I have heard the regrettable argument that the prohibition has been observed more in breach than compliance therefore the 17 December vote is simply to endorse reality and inject more enthusiasm in local level elections. What an excuse for failure to enforce the law, and how different is this from an argument to decriminalise theft because people steal away? It is not as though there is some benefit to derive from making these elections partisan. But why in seeking to make MMDCE’s elective open district assembly and lower local government units to the destructive partisanship?

Why should a non-partisan well-meaning member of the community desiring to serve his or her community at this level be forced to compete with a political party sponsored candidate whose party will do everything including corrupt voters or set up an expensive rigging machinery to get them into a district assembly or lower local government unit? Monetization of politics in Ghana is largely the reason the corruption fight is almost lost.

I have heard these same advocates express grave concern that political parties are violating election laws and always endangering citizens especially during general elections. They ask for more and stiffer sanctions including accountability in campaign financing. Section 21 of the Political Parties Act 2000 (Act 574) commands the parties to file audited accounts and provide detailed reports to include (a) state of accounts, (b) sources of funds, (c) members dues paid, (d) contributions/donations – cash /kind and (e) assets (physical) within 6 months from 31st Dec of each year. They flout this with impunity are able to steal state funds for lavish campaigns etc. Non-compliance with this law, according to Section 30 subsection 3 attracts a fine of up to ten million penalty units (i.e. GHC 120 million and/or two years imprisonment upon conviction. Shall we abolish this law because the Electoral Commission won’t enforce it or we should rather focus on enforcing it to engender sanity and cut corruption?

Hirelings of political parties violate various election laws including violating the rules on registration of voters, destroying notices, secrecy of voting, personation, unauthorised voting, making false statements about a candidate or party, bribery, treating, undue influence, interference with electioneering activities of other persons, prohibited acts on election day. Sections 27-40 of the Representation of the People Law 1992 (PNDCL 284) punishes these offences in various degrees including a common thread of a fine of up to 500 penalty units (GHC 6,000.00) and/or up to two years imprisonment and thereafter five years disqualification from being registered to vote and voting in public elections. Shall we decriminalise these offences for the abysmal failure in prosecuting them or rather enforce them to sanitize our elections that unnecessarily leave people sitting on tenterhooks during the period? To these offences, we need an immediate removal of the requirement of the prior written consent of the Attorney-General for prosecution of these offences.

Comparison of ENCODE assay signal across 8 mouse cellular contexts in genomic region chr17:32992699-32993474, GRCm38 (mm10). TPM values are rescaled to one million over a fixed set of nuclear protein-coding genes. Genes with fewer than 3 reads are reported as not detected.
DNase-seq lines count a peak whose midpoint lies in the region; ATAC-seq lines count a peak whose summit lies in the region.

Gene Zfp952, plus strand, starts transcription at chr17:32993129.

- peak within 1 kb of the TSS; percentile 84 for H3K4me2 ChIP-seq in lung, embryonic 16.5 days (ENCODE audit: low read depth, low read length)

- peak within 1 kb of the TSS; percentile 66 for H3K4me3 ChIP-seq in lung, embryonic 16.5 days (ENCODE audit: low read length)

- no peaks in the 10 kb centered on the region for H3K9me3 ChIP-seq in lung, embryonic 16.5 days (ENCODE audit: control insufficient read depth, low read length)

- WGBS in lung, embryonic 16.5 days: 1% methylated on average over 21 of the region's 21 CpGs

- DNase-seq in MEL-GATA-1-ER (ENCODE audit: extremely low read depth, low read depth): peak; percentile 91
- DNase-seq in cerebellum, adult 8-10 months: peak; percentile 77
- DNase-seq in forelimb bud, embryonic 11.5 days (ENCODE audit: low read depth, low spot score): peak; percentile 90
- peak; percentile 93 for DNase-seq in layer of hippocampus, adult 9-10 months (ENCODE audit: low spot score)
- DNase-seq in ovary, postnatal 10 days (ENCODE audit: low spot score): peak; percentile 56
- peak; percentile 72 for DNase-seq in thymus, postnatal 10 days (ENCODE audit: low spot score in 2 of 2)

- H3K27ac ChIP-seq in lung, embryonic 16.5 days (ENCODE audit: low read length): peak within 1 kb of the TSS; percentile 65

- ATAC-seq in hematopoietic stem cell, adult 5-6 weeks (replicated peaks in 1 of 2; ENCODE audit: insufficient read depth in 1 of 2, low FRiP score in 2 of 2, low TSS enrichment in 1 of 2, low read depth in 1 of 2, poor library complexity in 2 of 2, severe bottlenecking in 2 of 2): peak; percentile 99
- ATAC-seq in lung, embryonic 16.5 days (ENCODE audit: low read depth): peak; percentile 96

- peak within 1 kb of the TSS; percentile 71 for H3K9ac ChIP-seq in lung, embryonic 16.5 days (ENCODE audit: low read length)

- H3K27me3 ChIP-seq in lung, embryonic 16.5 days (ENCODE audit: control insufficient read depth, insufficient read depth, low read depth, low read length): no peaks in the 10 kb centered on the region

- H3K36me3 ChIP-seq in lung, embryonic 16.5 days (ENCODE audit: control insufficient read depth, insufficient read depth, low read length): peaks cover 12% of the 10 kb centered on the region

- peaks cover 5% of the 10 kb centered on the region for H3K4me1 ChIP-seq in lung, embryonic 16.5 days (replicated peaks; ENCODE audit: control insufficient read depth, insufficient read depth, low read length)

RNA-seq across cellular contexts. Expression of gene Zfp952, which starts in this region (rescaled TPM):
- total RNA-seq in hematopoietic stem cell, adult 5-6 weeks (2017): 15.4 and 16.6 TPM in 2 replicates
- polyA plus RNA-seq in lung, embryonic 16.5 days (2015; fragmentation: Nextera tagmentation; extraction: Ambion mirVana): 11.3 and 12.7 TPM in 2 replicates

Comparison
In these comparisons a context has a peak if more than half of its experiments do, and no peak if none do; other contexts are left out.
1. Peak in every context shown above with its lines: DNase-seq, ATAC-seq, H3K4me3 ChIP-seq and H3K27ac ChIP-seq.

The citizens, in whom sovereignty resides and from whom it springs and on whose behalf all powers of government must be exercised, invested over $6million dollars in a Constitution Review Commission, and were unanimous in demanding a legally binding NDPC national development planning policy.

Government rejected this noble demand. Their demand for MMDCEs to be elected was varied and it is now further diluted with a referendum to make what the constitution, for very good reasons, commands must not be partisan partisan, as if we haven’t had enough of the unproductive, destructive nation-wrecking partisanship.

Citizens demanded MPs must not double as ministers. We have decided to not tie the President’s hand to appointing majority of ministers from parliament but rather hand him the choice to pick ministers but to make qualification to be MP the core criterion. No interest is shown in the overwhelming demand to change the imperial president status by cutting some of his appointing powers including for heads of independent constitutional bodies.

If we must vote to elect MMDCE’s, it can and must be done along the prohibition in Article 55(3) and similar such provisions in chapter 20 of the Constitution. Let’s not entrench the recklessness and dangers of partisanship that make the benefits of democracy continue to elude us by voting YES on December 17. I stand with the wise framers of Article 55(3) and all similar such provisions in chapter 20 of the Constitution.

Lord, carve upon my heart the truth that sets me free.

Samson Lardy ANYENINI

November 5, 2019

The author is a barrister @ law and host of NewsFile

Columnist: Samson Lardy Anyenini